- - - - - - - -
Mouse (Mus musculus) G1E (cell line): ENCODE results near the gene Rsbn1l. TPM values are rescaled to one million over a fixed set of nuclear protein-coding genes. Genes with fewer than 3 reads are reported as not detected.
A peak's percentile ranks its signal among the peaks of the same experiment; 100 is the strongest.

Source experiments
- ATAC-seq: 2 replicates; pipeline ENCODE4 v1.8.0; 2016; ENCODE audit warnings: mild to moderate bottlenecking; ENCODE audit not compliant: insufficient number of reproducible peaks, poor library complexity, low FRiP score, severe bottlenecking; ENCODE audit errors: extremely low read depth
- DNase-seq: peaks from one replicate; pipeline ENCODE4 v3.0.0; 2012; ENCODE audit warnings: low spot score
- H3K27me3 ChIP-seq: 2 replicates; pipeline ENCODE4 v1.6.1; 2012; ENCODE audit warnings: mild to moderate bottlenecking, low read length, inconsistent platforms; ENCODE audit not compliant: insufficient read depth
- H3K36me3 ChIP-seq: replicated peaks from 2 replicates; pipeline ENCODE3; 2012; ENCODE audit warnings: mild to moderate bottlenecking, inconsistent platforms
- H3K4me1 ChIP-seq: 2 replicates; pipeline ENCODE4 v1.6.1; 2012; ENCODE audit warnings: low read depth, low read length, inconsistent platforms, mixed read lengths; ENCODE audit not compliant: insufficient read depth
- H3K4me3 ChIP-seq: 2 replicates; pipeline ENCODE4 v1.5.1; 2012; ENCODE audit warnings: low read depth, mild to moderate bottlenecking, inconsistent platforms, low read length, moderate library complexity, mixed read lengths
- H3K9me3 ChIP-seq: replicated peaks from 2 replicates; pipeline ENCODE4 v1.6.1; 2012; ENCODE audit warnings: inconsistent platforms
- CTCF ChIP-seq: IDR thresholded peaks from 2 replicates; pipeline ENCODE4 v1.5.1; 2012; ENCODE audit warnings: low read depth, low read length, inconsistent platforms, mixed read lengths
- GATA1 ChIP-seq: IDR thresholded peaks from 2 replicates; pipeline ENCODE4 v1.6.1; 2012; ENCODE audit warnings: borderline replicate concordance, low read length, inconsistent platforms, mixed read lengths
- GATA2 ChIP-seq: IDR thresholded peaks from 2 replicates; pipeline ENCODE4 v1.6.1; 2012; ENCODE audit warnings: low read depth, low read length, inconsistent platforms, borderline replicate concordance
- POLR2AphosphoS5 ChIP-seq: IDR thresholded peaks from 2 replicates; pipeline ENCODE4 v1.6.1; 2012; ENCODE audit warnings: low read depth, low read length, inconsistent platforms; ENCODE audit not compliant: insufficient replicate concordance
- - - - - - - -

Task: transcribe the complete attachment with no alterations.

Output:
Mouse (Mus musculus) G1E (cell line): ENCODE results near the gene Rsbn1l. TPM values are rescaled to one million over a fixed set of nuclear protein-coding genes. Genes with fewer than 3 reads are reported as not detected.
A peak's percentile ranks its signal among the peaks of the same experiment; 100 is the strongest.

Source experiments
- ATAC-seq: 2 replicates; pipeline ENCODE4 v1.8.0; 2016; ENCODE audit warnings: mild to moderate bottlenecking; ENCODE audit not compliant: insufficient number of reproducible peaks, poor library complexity, low FRiP score, severe bottlenecking; ENCODE audit errors: extremely low read depth
- DNase-seq: peaks from one replicate; pipeline ENCODE4 v3.0.0; 2012; ENCODE audit warnings: low spot score
- H3K27me3 ChIP-seq: 2 replicates; pipeline ENCODE4 v1.6.1; 2012; ENCODE audit warnings: mild to moderate bottlenecking, low read length, inconsistent platforms; ENCODE audit not compliant: insufficient read depth
- H3K36me3 ChIP-seq: replicated peaks from 2 replicates; pipeline ENCODE3; 2012; ENCODE audit warnings: mild to moderate bottlenecking, inconsistent platforms
- H3K4me1 ChIP-seq: 2 replicates; pipeline ENCODE4 v1.6.1; 2012; ENCODE audit warnings: low read depth, low read length, inconsistent platforms, mixed read lengths; ENCODE audit not compliant: insufficient read depth
- H3K4me3 ChIP-seq: 2 replicates; pipeline ENCODE4 v1.5.1; 2012; ENCODE audit warnings: low read depth, mild to moderate bottlenecking, inconsistent platforms, low read length, moderate library complexity, mixed read lengths
- H3K9me3 ChIP-seq: replicated peaks from 2 replicates; pipeline ENCODE4 v1.6.1; 2012; ENCODE audit warnings: inconsistent platforms
- CTCF ChIP-seq: IDR thresholded peaks from 2 replicates; pipeline ENCODE4 v1.5.1; 2012; ENCODE audit warnings: low read depth, low read length, inconsistent platforms, mixed read lengths
- GATA1 ChIP-seq: IDR thresholded peaks from 2 replicates; pipeline ENCODE4 v1.6.1; 2012; ENCODE audit warnings: borderline replicate concordance, low read length, inconsistent platforms, mixed read lengths
- GATA2 ChIP-seq: IDR thresholded peaks from 2 replicates; pipeline ENCODE4 v1.6.1; 2012; ENCODE audit warnings: low read depth, low read length, inconsistent platforms, borderline replicate concordance
- POLR2AphosphoS5 ChIP-seq: IDR thresholded peaks from 2 replicates; pipeline ENCODE4 v1.6.1; 2012; ENCODE audit warnings: low read depth, low read length, inconsistent platforms; ENCODE audit not compliant: insufficient replicate concordance